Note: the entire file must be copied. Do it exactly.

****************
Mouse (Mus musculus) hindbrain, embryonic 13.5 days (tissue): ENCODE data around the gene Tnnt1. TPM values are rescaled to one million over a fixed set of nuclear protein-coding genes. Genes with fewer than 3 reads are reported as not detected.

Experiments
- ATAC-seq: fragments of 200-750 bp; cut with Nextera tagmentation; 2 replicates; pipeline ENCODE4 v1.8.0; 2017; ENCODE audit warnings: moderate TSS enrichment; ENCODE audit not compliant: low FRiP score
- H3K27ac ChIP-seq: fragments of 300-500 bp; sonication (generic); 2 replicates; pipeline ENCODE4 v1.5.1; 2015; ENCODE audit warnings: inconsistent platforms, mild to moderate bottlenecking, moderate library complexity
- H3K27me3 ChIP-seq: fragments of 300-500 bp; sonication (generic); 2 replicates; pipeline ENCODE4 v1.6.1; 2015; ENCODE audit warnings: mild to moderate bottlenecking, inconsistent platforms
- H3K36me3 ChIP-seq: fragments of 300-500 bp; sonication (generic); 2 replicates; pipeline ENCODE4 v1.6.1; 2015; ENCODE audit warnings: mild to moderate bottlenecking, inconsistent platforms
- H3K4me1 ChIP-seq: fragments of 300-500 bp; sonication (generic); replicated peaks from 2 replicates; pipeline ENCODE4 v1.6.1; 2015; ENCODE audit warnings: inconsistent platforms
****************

Mouse (Mus musculus) hindbrain, embryonic 13.5 days (tissue): ENCODE data around the gene Tnnt1. TPM values are rescaled to one million over a fixed set of nuclear protein-coding genes. Genes with fewer than 3 reads are reported as not detected.

Experiments
- ATAC-seq: fragments of 200-750 bp; cut with Nextera tagmentation; 2 replicates; pipeline ENCODE4 v1.8.0; 2017; ENCODE audit warnings: moderate TSS enrichment; ENCODE audit not compliant: low FRiP score
- H3K27ac ChIP-seq: fragments of 300-500 bp; sonication (generic); 2 replicates; pipeline ENCODE4 v1.5.1; 2015; ENCODE audit warnings: inconsistent platforms, mild to moderate bottlenecking, moderate library complexity
- H3K27me3 ChIP-seq: fragments of 300-500 bp; sonication (generic); 2 replicates; pipeline ENCODE4 v1.6.1; 2015; ENCODE audit warnings: mild to moderate bottlenecking, inconsistent platforms
- H3K36me3 ChIP-seq: fragments of 300-500 bp; sonication (generic); 2 replicates; pipeline ENCODE4 v1.6.1; 2015; ENCODE audit warnings: mild to moderate bottlenecking, inconsistent platforms
- H3K4me1 ChIP-seq: fragments of 300-500 bp; sonication (generic); replicated peaks from 2 replicates; pipeline ENCODE4 v1.6.1; 2015; ENCODE audit warnings: inconsistent platforms